Project Case Studies
The Ohio State university Medical Center
Ohio State University Medical Center (OSUMC) is comprised of ~ 1,000 inpatient beds in five hospitals, clinics, academic and research facilities. OSUMC utilized an overhead rail material handling system for a number of years, supporting 1,620,424 gross square feet in several facilities.
In 1997, The Schachinger Group (TSG) performed detailed studies that projected needs for the transport of more than 2,300 carts daily. The cost of upgrades and then operating and maintaining the existing overhead rail cart system proved greater than any possible overall cost savings. Hence OSUMC initiated an in‐depth study of alternatives.
The Schachinger Group, Inc. (TSG) was retained to study and to lead the OSUMC Team’s efforts in ascertaining the most appropriate and efficient materials handling strategies.
Study objectives were to analyze current and foreseeable future materials handling requirements, to identify options, and to determine the best course of action. Four system alternatives were considered, including fully manual movement and a manually driven tow system. A new automated guided vehicle (AGV) system was determined to be the best alternative, saving over $65 million dollars over a 25 year period, when compared with all of the other alternatives studied. This was later verified in an independent study commissioned in 2002.
TSG provided detailed materials handling and transportation studies and analysis, updated functional and operational programs. TSG facilitated the reengineering of User Department processes and operations. TSG provided the detailed programming, design, specifications, bid, AGVS Vendor selection, Construction Administration and implementation assistance services. The process also uncovered the need and then the development, design and construction of a new 16,000 sf Central Sterile Processing Department.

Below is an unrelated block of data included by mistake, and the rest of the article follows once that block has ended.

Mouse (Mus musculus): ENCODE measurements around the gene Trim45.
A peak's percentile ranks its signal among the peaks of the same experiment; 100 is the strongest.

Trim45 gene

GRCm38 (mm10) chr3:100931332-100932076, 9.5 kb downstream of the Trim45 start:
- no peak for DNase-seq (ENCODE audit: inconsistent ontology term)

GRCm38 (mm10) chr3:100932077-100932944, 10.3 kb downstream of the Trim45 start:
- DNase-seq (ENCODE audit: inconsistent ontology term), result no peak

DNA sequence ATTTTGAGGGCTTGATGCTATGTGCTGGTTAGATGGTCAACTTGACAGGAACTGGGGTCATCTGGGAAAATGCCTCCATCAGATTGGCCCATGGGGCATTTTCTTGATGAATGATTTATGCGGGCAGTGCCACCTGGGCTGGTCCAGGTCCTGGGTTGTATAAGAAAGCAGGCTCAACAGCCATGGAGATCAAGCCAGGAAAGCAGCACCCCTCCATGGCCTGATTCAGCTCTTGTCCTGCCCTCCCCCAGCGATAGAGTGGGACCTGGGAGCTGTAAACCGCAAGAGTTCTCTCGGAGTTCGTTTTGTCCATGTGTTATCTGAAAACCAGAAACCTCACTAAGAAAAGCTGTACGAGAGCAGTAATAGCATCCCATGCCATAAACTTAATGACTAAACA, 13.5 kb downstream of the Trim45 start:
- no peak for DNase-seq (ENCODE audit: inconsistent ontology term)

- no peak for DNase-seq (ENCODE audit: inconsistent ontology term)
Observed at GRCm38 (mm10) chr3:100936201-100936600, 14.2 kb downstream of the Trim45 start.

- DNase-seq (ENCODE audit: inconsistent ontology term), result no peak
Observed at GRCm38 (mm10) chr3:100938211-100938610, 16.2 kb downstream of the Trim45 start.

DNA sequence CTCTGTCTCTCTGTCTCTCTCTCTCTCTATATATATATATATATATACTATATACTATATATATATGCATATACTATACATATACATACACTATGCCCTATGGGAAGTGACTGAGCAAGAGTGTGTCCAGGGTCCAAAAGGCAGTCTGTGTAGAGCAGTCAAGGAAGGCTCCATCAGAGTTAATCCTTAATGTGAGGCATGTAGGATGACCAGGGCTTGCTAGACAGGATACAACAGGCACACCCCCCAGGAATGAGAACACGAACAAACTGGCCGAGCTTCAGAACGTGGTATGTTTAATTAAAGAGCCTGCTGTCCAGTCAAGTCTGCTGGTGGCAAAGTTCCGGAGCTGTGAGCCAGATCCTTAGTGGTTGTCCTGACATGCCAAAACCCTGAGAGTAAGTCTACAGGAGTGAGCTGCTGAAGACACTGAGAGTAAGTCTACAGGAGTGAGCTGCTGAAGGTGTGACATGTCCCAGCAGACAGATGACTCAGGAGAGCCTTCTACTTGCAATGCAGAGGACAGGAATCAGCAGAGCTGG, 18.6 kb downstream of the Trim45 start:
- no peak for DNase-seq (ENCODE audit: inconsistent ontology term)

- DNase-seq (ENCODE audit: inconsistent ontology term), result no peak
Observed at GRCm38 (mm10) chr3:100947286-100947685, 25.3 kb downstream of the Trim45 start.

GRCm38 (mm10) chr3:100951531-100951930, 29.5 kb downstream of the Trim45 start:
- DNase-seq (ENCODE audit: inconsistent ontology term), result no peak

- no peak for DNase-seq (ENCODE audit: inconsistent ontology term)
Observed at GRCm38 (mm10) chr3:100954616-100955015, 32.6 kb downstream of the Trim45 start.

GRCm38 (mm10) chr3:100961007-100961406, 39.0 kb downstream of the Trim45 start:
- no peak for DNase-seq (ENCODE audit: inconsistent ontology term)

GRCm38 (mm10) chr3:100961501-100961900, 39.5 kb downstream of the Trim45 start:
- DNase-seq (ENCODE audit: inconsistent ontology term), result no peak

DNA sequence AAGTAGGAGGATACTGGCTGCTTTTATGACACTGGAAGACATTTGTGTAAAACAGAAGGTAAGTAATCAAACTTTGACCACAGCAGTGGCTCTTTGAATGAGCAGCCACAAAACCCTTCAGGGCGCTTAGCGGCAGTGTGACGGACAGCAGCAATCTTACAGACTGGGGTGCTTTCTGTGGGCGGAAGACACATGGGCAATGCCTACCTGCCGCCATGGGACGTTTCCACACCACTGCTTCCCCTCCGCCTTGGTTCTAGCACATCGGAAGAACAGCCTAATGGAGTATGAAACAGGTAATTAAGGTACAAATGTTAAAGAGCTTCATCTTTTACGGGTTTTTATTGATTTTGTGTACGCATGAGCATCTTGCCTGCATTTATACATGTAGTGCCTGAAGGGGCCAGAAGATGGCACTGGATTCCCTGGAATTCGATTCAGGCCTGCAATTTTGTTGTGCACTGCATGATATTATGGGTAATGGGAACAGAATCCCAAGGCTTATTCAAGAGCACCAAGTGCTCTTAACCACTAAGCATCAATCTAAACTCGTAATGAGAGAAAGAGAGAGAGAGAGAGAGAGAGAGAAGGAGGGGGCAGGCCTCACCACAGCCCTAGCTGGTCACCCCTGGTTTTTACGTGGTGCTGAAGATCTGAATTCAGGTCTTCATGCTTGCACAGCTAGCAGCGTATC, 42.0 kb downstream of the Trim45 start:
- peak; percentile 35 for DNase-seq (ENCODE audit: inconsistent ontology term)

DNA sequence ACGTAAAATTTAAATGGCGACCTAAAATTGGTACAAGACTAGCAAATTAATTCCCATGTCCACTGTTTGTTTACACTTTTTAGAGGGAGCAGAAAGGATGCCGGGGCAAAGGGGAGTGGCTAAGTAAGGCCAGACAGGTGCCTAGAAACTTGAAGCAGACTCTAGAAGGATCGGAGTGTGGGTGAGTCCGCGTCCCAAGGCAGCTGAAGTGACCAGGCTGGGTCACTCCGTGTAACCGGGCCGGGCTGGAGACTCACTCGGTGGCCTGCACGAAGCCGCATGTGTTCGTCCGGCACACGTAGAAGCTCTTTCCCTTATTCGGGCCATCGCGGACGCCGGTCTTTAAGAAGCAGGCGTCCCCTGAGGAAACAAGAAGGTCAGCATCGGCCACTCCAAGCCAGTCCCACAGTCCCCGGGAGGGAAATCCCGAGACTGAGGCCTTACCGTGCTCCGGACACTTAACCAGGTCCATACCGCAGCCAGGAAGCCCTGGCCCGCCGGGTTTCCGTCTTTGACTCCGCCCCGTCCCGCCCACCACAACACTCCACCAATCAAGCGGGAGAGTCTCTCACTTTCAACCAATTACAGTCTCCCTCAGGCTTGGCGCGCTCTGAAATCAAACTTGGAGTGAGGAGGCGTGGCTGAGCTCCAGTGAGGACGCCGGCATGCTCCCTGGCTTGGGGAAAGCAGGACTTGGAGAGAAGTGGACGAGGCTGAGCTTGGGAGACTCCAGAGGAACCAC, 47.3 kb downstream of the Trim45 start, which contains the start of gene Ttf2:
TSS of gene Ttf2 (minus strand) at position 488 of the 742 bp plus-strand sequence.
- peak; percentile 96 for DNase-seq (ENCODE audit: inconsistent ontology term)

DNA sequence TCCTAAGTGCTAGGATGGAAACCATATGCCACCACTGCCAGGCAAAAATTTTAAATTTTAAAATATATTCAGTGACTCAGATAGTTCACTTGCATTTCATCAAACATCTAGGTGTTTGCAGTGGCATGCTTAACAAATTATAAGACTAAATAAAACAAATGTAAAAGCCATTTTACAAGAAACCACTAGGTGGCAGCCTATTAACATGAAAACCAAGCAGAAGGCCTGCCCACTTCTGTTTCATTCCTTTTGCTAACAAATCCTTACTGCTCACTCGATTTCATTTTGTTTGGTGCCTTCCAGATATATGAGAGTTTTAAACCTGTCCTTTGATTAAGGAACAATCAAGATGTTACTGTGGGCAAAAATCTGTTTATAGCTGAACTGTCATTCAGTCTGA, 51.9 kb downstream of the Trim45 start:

To make‐the‐building‐ready for the new ATS system installation, a phased $3.5 million effort impacting 50 different areas in the Hospital, was required. Installation of the ATS was completed in 2004 with the following major components: 46 Automated Robots; 8 different cart types; 9 dedicated elevators; 2 automated cartwashers and various associated controls and devices.
Transporting carts and materials on the ATS Elevators reduced demand on existing patient and public elevators.
As a result, the typical response time for an elevator has decreased from ~4‐ ½ minutes to ~40 seconds. The ATS allows personnel to maximize the amount of time spent caring for patients, while providing a safer workplace.
The AGVS used 25,000 square feet less space than the manual system allowing that space to be used for other valuable functions.
TSG Case Studies
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